Sara Sargent: Wellesley College in Partnership with St. Stephen’s Youth Programs

IMG_4003During our close of service MACC retreat on Cape Cod several weeks ago, we were asked to map our personal and professional journey over the past year. It was definitely a challenge to fit everything on one piece of paper and I found that words and pictures were not enough to capture my incredible and complicated experience as a MACC VISTA. However, once I gathered with a small group of my fellow MACC VISTAs to share our maps, it was amazing to reflect on my experience surrounded by a group that went through similar ups and downs and really understood. I feel extremely grateful to have shared this journey with such a compassionate, committed and fun group of people.

This year I served as a MACC AmeriCorps VISTA placed at Wellesley College in the Center for Work and Service in partnership with St. Stephen’s Youth Programs. When I arrived at Wellesley, I very quickly realized that navigating the very distinctive cultures of my two host sites would be an interesting challenge. I also realized that developing community partnerships is a complex process that involves a deep understanding of the community’s needs and the institutional history of the organizations you are working with, and most importantly, clear communication. My idealized view of community engagement and higher education was challenged in a way that helped me to grow and learn about the complexities and the ethical implications of volunteerism and service.

My main project this year focused on supporting and expanding the partnership work of a student led organization on the Wellesley Campus called Stronger Communities, Stronger Schools (SCSS). This organization was established several years ago by a group of students that were serving in the South End neighborhood of Boston through a service learning course. Students in SCSS volunteer with St. Stephen’s Youth Programs and the neighborhood public school, the Blackstone Innovation School. My project this year specifically focused on working with St. Stephen’s to expand a “College/ SAT Prep” program for the teens that staff the afterschool program. Through mentoring the teens, as well as facilitating workshops and helping them fill out their college applications and study for the SAT, the Wellesley volunteers that I advised built meaningful relationships with the teens and helped them navigate the complex process of applying for college. It was very exciting when two of the teens we worked with every week came and told us they had been accepted at some of their top colleges!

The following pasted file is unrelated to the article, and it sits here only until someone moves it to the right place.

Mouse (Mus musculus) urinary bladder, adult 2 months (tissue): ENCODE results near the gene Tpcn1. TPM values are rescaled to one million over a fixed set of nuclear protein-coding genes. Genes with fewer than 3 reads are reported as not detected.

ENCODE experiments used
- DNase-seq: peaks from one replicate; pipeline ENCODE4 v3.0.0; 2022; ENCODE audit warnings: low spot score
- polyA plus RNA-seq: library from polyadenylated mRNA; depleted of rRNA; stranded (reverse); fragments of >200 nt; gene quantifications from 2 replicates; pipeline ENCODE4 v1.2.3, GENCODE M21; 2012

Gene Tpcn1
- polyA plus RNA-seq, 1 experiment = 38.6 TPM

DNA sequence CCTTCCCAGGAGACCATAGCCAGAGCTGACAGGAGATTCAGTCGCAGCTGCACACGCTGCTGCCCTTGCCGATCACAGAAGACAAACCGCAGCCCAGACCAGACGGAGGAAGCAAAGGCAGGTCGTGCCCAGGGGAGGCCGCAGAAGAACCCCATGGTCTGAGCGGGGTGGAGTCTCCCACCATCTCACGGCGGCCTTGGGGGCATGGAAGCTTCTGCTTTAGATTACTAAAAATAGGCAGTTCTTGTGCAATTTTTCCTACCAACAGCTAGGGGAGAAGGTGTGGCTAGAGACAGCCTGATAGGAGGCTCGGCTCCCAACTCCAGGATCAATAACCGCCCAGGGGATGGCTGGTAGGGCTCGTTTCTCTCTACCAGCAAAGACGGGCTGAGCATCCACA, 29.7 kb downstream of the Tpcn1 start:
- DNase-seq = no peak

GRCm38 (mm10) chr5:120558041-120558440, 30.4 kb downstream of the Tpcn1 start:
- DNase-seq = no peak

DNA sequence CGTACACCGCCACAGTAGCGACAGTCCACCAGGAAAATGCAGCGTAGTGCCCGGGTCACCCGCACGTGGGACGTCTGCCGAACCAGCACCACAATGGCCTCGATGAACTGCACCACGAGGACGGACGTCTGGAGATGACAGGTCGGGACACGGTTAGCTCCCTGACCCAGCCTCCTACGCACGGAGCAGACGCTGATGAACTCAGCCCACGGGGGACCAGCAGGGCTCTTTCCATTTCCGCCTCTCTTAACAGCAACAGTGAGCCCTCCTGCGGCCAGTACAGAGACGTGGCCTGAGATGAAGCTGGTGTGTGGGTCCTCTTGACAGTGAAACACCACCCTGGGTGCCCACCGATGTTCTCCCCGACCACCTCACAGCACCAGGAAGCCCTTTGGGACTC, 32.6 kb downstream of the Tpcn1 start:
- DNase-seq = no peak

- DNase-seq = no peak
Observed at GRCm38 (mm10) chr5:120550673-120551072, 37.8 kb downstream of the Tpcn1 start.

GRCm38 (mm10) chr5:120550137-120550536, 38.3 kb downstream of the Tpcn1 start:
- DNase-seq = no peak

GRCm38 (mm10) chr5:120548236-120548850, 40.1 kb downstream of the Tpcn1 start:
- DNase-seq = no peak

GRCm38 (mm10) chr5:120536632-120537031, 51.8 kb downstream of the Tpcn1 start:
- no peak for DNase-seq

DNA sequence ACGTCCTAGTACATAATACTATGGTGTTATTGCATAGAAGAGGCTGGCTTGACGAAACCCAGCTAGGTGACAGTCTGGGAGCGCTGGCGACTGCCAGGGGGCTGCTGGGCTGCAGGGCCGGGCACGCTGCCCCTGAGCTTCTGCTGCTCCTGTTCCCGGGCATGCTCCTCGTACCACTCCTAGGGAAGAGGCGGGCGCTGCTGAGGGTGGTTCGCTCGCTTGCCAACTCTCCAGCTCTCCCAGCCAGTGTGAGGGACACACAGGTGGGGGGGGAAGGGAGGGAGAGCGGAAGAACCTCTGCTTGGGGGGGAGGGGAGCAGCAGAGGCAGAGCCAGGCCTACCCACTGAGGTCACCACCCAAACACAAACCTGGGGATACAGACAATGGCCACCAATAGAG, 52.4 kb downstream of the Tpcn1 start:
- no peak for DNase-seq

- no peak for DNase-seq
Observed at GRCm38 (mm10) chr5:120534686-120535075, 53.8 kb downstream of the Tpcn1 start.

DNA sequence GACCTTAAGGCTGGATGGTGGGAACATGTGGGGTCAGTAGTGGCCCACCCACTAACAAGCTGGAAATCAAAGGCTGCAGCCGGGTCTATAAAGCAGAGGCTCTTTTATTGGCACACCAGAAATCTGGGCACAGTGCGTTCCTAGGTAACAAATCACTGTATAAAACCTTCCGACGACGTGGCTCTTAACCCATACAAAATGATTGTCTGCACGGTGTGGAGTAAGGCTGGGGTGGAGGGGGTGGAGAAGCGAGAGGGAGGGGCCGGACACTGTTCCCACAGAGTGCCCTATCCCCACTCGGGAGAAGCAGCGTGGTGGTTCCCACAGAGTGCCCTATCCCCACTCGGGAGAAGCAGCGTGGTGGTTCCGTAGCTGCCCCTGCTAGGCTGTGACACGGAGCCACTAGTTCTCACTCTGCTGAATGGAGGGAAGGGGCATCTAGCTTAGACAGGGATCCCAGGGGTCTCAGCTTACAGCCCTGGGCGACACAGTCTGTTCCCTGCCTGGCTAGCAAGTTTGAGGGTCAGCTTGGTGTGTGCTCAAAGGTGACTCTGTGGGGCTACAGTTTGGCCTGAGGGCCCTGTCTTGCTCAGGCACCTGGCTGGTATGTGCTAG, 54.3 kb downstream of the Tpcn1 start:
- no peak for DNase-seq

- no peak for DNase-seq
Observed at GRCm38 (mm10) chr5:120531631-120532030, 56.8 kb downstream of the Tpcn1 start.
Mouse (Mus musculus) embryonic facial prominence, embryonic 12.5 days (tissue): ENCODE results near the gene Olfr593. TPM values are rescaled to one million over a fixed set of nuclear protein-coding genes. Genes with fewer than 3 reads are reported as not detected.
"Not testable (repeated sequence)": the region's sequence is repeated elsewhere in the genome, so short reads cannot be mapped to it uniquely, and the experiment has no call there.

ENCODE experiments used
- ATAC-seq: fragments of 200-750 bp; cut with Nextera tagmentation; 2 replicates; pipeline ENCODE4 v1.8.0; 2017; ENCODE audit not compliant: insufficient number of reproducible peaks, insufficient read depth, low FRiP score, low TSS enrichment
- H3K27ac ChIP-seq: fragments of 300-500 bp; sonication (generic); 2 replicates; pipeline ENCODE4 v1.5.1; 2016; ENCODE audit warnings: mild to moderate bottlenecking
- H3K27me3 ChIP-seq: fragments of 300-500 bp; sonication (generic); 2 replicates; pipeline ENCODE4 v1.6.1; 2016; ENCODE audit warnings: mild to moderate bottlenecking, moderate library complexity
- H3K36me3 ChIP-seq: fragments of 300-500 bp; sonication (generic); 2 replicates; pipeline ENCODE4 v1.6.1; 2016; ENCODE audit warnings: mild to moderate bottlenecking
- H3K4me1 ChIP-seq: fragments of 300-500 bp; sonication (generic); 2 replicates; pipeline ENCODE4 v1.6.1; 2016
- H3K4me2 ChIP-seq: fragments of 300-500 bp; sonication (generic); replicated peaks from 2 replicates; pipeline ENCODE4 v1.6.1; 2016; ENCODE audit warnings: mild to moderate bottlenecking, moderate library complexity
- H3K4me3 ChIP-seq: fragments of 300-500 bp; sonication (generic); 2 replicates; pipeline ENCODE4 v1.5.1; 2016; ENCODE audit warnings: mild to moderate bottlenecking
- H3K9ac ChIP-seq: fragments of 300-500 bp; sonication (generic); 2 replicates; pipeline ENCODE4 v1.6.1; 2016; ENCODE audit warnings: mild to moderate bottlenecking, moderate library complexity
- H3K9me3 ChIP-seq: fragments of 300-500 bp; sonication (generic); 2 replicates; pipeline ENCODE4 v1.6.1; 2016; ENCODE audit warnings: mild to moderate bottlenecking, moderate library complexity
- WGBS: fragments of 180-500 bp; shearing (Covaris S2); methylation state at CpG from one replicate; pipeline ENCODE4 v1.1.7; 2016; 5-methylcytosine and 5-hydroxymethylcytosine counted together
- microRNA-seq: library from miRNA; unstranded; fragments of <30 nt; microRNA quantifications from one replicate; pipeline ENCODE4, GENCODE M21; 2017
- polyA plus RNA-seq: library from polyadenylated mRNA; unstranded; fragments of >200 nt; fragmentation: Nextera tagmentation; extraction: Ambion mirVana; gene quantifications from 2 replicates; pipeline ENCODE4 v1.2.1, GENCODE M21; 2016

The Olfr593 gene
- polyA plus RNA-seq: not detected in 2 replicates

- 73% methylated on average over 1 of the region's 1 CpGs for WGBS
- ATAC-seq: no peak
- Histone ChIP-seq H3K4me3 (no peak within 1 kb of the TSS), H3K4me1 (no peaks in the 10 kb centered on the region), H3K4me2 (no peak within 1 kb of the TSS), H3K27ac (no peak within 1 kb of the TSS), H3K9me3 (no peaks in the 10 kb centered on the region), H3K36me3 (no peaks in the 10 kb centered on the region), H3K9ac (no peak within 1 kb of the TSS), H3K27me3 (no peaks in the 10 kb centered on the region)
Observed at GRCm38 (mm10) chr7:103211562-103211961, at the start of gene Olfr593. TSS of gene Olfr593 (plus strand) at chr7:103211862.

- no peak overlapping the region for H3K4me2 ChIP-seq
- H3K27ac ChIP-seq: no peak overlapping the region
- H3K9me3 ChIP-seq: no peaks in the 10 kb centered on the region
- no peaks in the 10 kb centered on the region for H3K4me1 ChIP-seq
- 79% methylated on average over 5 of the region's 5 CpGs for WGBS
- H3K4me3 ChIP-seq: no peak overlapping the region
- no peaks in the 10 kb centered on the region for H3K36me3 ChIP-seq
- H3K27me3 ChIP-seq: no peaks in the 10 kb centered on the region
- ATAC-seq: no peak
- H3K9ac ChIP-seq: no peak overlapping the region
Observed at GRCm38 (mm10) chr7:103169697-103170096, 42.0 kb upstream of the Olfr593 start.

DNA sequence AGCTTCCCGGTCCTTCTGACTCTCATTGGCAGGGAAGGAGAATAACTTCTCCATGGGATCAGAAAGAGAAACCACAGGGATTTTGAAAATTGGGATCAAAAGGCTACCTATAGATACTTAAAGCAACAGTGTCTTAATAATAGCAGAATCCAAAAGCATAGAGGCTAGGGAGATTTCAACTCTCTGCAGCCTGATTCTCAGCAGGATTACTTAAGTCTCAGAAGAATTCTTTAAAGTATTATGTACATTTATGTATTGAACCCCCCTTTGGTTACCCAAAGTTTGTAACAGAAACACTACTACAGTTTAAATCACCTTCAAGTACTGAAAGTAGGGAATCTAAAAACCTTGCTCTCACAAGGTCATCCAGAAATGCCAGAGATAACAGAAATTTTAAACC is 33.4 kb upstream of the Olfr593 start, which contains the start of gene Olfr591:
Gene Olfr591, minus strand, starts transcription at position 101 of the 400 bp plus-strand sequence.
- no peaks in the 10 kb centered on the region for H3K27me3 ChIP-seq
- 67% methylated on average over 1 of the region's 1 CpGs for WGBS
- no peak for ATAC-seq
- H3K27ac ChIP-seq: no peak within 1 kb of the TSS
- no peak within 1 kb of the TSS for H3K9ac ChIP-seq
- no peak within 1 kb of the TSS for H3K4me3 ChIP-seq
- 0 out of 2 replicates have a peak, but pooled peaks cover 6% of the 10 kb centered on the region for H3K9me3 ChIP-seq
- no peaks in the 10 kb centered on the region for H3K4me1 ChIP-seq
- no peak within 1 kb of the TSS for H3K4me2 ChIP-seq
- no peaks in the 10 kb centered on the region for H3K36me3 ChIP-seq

A highlight of the year for me was planning two college visits to the Wellesley campus for teens working for St. Stephen’s. Collaborating with the Wellesley mentors, we planned a campus visit that included a panel with first generation college students, visiting the science laboratories and a meal in the dining hall among other things. In their reflections, one student wrote “My favorite moment was when we were able to sit down and ask questions. It helped my understanding of college life and the students going there.”  Another student said, “I learned that many people can feel the same way about things like homesickness/ lack of diversity. That’s how bonds start.” I hope that through building this partnership, the program will expand next year to mentor more teens and provide them with the opportunity to visit Wellesley.

While I hope to leave behind a stronger partnership between Wellesley and St. Stephen’s, I think my most important legacy is the trainings, conversations and relationships I facilitated with Wellesley students that are committed to serving outside “the Wellesley bubble.” I developed a more nuanced understanding of leadership, service and social justice as I learned alongside the students I advised and I grew as a facilitator, advisor and leader. On a campus where community engagement is not a top priority, I have advocated for and supported students that are engaging with the community. Furthermore, I have tried to represent the voice of the community and advocate for the value of community engagement. Building trust and navigating the various expectations, policies and cultures of this world provided me with the skills and perspectives that will help me work for social justice wherever I end up. Thank you to my supervisor Katie, all of my fellow MACC VISTAS, my VISTA leaders and the MACC staff for a year filled with deep conversations, rich learning experiences and lots of belly laughs.

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